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Communicating with the Public About CBRN Threats: State of the Art


Tuesday 21st September 2010
The RAF Club, 128 Piccadilly, London

How would EU citizens respond to a terrorist attack involving a Chemical, Biological, Radiological or Nuclear (CBRN) threat? Current emergency response plans require that the public comply with official recommendations and engage with public health interventions in order to minimise the medical, social and economic impacts of an incident. Effective communication strategies will be crucial to these efforts, but to be successful they must take into account existing levels of knowledge, risk perceptions and beliefs, information needs and the likely behavioural responses of the general public.

The PIRATE project partners hosted a one day workshop which brought together researchers, communicators and policy makers to discuss current international research that sheds light on questions surrounding likely public responses CBRN terrorist incidents. The outcomes of the PIRATE project were also disseminated.

The workshop flyer and agenda are available to download.

The PIRATE Project Overview

Dr Richard Amlôt, Health Protection Agency

Amlôt leads the Behavioural Science Team in the Emergency Response Department (ERD) at the Health Protection Agency. The team delivers research projects in the areas of psychological and behavioural responses to emergencies with a particular focus on CBRN incidents; risk communication; the evaluation of emergency preparedness exercises and operational research concerning mass casualty decontamination. These projects are funded by the Home Office, Department of Health, EU DG SANCO and EU DG JLS, and involve a range of collaborators including; the Institute of Psychiatry and Department of War Studies at King’s College London (KCL), CRSSA (France), Faculty of Military Health Sciences (Czech Republic), FOI (Sweden) and the University of Stuttgart (Germany). Key outcomes of this work will be used to inform the emergency preparedness and response activities of the Health Protection Agency and its partners. Dr Amlôt is also an honorary Research Fellow at King’s College London.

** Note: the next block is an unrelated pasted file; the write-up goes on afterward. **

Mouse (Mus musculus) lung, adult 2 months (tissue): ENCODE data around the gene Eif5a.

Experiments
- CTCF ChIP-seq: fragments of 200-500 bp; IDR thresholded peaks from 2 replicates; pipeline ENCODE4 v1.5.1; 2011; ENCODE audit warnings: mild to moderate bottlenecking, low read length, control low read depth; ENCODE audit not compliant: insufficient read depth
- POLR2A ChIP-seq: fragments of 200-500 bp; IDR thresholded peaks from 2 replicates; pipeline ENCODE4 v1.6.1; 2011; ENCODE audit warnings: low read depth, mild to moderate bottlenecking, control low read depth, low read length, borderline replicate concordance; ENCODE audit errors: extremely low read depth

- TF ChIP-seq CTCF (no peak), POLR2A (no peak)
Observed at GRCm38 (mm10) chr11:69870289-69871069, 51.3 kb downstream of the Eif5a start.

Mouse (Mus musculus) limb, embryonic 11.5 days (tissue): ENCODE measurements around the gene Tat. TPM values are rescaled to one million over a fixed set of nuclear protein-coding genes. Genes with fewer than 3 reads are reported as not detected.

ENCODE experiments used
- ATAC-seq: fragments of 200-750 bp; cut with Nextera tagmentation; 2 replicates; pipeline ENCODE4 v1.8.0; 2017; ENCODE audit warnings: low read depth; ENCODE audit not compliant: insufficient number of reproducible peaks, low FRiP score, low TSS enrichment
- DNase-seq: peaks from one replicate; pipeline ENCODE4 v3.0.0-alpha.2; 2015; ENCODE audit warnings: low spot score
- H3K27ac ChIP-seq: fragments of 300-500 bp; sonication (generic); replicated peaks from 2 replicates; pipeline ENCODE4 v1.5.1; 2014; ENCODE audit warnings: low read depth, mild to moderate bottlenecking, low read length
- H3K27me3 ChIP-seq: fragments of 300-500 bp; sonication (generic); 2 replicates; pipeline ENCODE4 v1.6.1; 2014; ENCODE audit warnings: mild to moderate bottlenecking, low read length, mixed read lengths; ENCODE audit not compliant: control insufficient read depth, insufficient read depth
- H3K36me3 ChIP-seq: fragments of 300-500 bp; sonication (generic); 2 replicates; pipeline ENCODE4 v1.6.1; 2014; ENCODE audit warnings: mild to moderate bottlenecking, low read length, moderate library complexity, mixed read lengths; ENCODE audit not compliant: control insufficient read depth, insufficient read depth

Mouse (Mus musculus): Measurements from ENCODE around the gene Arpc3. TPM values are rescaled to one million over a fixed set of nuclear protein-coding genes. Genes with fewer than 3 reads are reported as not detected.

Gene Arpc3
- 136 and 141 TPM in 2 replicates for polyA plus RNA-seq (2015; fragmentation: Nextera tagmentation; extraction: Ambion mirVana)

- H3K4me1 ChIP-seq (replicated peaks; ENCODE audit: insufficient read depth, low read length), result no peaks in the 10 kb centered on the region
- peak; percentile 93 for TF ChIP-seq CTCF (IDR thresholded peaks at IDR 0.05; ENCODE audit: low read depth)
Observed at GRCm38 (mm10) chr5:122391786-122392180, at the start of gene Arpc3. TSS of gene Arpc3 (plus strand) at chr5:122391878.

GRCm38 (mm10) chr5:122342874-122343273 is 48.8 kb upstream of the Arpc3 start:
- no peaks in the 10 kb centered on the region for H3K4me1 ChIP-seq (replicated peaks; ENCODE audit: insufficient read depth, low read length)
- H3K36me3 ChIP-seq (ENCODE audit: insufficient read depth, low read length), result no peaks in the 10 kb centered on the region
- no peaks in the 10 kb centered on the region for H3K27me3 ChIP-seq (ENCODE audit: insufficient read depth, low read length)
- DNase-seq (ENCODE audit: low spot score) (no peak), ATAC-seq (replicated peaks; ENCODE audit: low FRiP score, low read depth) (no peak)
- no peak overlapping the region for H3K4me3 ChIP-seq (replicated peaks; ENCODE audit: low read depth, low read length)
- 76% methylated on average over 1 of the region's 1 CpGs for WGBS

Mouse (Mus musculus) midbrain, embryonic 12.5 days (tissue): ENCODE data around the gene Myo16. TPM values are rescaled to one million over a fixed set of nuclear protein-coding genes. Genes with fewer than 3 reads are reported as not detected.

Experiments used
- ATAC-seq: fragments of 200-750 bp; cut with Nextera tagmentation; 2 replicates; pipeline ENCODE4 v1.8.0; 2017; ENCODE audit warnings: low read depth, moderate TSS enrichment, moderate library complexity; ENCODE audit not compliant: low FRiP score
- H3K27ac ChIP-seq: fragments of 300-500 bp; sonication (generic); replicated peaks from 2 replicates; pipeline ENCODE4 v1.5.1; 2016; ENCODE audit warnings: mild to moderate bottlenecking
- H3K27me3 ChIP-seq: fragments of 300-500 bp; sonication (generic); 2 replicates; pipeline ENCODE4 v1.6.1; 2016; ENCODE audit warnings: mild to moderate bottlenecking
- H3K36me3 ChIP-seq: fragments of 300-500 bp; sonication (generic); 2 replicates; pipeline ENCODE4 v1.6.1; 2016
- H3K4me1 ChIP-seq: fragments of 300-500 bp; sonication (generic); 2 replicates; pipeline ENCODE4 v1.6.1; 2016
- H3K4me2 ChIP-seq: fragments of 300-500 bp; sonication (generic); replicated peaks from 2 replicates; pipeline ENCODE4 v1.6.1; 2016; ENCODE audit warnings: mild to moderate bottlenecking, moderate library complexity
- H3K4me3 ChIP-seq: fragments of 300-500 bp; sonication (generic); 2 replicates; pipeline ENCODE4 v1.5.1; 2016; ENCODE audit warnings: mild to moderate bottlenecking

Smallpox Scenario – Participant Responses

Fiona Mowbray, Health Protection Agency

Fiona Mowbray is a Research Assistant in the Behavioural Science Research Team of the Emergency Response Department at the Health Protection Agency. Since completing her MSc in Global Public Health Policy at the University of Edinburgh, she has been working for the past year and a half on the European Commission funded Public Information and Responses After Terrorist Events (PIRATE) project. In her role within the Behavioural Science Research Team she has also assisted with research in other areas including mass decontamination and exercise evaluation.

Dr James Rubin, King’s College London

James has been a researcher at the Institute of Psychiatry since 1999 and was awarded his PhD in psychology as applied to medicine in 2003 for his work on psychological factors affecting recovery from surgery. His research interests have since expanded to encompass the causes and treatment of the various modern illnesses that afflict Western societies, such electrosensitivity and multiple chemical sensitivity, and the psychological impact of terrorism or major public health incidents. James is in charge of the day to day running of the Mobile Phone Research Unit at Kings College London and is also the co-ordinator for a programme of research into potential public reactions to chemical, biological or radiological terrorism. He currently holds a National Institute for Health Research (NIHR) Career Development Fellowship, which will allow him to study public reactions to any future major incidents which occur in the UK. He has previously studied how the general public reacted to the 7 July London bombings, the polonium 210 incident, and the outbreak of swine flu , and has won awards for his work in this area.